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Pots on paving slabs on the ground (soil)

DedekindDedekind Posts: 171
edited May 2021 in Garden design
Hello, 

I have a soil bed outside my back garden door. We are building an extension after the summer so I really don't want to plant anything there -- everything will be gone. At the moment there is nothing, just soil which is boring to look at. 

I have lots of potted plants that I could put there, would placing them on a paving slab be good? Only worry is waterlogging? (I have spare slabs hence how I came up with this idea)  I am not looking to pave the whole thing just one slab per pot.
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  • Busy-LizzieBusy-Lizzie Posts: 20,348
    Yes, it would be just like placing them on a terrace. If there are drainage holes in the bottom of the pots the water will drain anyway. If you put them directly on the earth you may find the roots growing into the earth which would make things awkward when you want to move them.
    Dordogne and Norfolk
  • FairygirlFairygirl west central ScotlandPosts: 48,889
    They'll be fine, but it would be a good idea to put them on pot feet too, rather than them sitting directly on the slabs.  :)
    You don't need posh, shop bought ones - anything will do - bits of timber etc. 

    It's a place where beautiful isn't enough of a word....


  • Pauline 7Pauline 7 West Yorkshire Posts: 2,142
    I use off-cuts of timber as 'feet' for all my pots 
  • Busy-LizzieBusy-Lizzie Posts: 20,348
    Gosh, shows the difference between being in Scotland and Yorkshire, @Fairygirl and @Pauline 7. I'm in SW France and rather than feet for drainage I often use plant saucers to stop too much drainage. Plants in pots here can dry out very fast when it's hot.
    Dordogne and Norfolk
  • Pauline 7Pauline 7 West Yorkshire Posts: 2,142
    In Yorkshire we need umbrellas for our pots.😁😉
  • LG_LG_ SE LondonPosts: 4,046
    Yes I always think that when pot feet are suggested. I have some, but only use them for  lavender, and only ever in winter - saucers under every single one for most of the year!
    'If you have a garden and a library, you have everything you need.'
    - Cicero
  • FairygirlFairygirl west central ScotlandPosts: 48,889
    Same here @Pauline 7 - I don't think I've ever put a saucer under a pot  :)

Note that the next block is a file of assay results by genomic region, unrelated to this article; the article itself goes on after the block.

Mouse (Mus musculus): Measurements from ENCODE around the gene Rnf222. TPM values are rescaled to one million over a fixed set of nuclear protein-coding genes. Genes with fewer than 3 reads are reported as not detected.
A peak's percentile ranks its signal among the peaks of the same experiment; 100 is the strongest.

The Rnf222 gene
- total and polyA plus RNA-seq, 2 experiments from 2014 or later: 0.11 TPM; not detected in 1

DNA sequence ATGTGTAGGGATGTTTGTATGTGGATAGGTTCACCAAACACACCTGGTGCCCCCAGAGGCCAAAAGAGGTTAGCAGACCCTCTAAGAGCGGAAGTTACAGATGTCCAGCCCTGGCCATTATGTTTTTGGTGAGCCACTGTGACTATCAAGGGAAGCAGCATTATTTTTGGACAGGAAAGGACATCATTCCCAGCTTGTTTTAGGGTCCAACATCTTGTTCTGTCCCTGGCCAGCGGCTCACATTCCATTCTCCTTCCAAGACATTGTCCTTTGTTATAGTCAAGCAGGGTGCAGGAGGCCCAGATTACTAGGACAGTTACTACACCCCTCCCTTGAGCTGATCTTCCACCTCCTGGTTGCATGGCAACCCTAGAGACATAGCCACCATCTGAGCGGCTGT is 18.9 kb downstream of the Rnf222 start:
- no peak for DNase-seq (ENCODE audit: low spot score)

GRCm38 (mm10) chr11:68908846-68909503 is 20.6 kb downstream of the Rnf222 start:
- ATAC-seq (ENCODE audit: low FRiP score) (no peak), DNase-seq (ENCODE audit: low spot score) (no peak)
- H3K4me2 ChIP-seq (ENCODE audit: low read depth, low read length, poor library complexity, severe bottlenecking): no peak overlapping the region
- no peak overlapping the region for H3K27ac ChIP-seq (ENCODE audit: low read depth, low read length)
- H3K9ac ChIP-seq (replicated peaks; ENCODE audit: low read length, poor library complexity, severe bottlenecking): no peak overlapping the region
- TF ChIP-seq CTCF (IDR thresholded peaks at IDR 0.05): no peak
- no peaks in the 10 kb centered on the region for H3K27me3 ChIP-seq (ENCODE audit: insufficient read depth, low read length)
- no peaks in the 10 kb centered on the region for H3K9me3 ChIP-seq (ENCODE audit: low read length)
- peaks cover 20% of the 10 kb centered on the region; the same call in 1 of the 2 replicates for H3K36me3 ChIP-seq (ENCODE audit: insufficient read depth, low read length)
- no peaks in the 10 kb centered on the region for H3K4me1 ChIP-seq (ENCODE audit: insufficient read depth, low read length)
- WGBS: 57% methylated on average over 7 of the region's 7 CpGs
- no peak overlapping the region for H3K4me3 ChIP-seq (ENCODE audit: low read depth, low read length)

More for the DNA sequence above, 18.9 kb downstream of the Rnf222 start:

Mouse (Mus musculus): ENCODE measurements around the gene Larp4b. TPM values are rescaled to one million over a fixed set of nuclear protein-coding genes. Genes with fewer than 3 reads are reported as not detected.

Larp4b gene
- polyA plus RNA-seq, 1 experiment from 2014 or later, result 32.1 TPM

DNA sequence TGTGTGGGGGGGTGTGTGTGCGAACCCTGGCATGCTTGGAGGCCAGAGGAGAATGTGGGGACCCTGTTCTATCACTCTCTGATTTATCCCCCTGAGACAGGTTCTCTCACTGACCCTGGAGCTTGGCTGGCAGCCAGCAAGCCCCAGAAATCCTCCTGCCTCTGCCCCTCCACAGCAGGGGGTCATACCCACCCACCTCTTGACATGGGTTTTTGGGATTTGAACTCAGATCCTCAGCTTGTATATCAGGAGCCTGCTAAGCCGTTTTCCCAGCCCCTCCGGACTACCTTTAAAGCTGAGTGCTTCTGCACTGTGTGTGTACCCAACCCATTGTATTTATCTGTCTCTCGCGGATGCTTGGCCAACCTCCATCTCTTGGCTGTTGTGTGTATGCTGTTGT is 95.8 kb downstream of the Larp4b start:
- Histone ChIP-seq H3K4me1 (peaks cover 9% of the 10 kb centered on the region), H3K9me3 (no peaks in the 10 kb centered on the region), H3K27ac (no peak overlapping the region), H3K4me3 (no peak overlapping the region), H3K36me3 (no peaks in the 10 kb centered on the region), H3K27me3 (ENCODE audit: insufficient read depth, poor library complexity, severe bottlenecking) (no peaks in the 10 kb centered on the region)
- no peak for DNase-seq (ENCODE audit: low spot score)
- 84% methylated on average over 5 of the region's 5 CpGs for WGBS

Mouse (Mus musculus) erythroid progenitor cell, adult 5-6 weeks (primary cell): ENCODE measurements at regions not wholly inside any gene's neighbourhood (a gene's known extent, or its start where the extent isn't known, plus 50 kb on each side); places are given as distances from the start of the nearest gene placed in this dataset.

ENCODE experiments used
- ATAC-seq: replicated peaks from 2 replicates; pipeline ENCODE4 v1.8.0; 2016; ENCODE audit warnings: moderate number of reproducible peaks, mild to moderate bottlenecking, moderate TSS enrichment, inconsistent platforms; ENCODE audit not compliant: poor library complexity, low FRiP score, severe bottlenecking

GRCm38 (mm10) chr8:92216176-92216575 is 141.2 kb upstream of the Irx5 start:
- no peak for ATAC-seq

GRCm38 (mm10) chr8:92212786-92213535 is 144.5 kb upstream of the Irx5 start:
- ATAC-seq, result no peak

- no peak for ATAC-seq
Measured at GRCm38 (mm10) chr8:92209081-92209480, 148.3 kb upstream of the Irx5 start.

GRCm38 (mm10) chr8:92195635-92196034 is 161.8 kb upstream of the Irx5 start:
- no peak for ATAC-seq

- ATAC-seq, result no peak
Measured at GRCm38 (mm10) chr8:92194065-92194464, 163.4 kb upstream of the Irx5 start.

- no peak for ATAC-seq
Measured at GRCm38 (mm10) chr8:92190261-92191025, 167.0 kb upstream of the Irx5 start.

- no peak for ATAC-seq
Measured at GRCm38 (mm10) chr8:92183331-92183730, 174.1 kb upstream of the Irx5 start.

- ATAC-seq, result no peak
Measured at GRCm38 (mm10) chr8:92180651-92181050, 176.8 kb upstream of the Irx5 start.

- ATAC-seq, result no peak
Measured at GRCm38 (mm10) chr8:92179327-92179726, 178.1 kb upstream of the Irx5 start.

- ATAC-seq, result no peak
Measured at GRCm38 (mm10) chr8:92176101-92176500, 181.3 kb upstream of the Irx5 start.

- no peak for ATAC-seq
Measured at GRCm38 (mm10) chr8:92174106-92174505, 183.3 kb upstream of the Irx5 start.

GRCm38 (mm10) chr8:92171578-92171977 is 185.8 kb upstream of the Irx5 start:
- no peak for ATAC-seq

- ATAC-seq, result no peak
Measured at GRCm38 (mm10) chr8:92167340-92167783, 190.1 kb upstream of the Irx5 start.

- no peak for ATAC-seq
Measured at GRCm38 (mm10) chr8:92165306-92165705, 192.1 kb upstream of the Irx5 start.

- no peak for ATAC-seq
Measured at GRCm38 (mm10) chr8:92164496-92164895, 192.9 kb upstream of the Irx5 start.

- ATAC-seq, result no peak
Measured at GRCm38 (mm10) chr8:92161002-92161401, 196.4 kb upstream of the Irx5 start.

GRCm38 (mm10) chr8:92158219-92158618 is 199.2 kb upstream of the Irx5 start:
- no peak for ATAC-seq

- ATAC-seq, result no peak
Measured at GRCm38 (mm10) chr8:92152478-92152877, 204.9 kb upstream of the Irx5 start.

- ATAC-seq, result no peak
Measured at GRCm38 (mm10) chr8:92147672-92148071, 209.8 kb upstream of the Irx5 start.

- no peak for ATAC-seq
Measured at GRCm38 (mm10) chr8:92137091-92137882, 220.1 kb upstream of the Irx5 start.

6 out of 10 of the wettest areas in the UK are in the west of Scotland. The others being the north west of England [Cumbria] and Wales, and they reckon over 90% of 'wet ground' is in Scotland.  It's why we all have webbed feet....
    It's a place where beautiful isn't enough of a word....


  • LG_LG_ SE LondonPosts: 4,046
    edited May 2021
    While London is the driest city and the surrounding areas of Essex, Kent and Cambridgeshire are the driest areas in the UK. Such different experiences! Though they were saying on Beechgrove a couple of episodes ago (before the recent rains) that it had even been very dry in Scotland this spring. Perhaps only in the East? 
    'If you have a garden and a library, you have everything you need.'
    - Cicero
  • FairygirlFairygirl west central ScotlandPosts: 48,889
    @LG_ - it was certainly far drier in April than we would normally have here, but the frosts meant sunny days, which was great. Normally, we would still expect lots of rain/sleet/snow/wind  in April, which is why it takes longer to get plants growing. First half of May was more like our usual April weather, whereas May is usually a great month here. The east is often much drier than the west, as our wet weather predominantly comes out of the west, so we cop most of it  ;)
    A lot of Scotland has a similar latitude to parts of Denmark, and southern Norway and  Sweden. The north east regularly has the coldest temps in the UK. 

    I believe Suffolk and Norfolk are very dry too. For such a small island, the UK has a huge range of conditions, which can make it tricky when offering advice for plants.  :)
    It's a place where beautiful isn't enough of a word....


  • LG_LG_ SE LondonPosts: 4,046
    I do love how we have such a wide range though :smile: 
    Long live proper seasons! (I say that in hope rather than certainty though)
    'If you have a garden and a library, you have everything you need.'
    - Cicero
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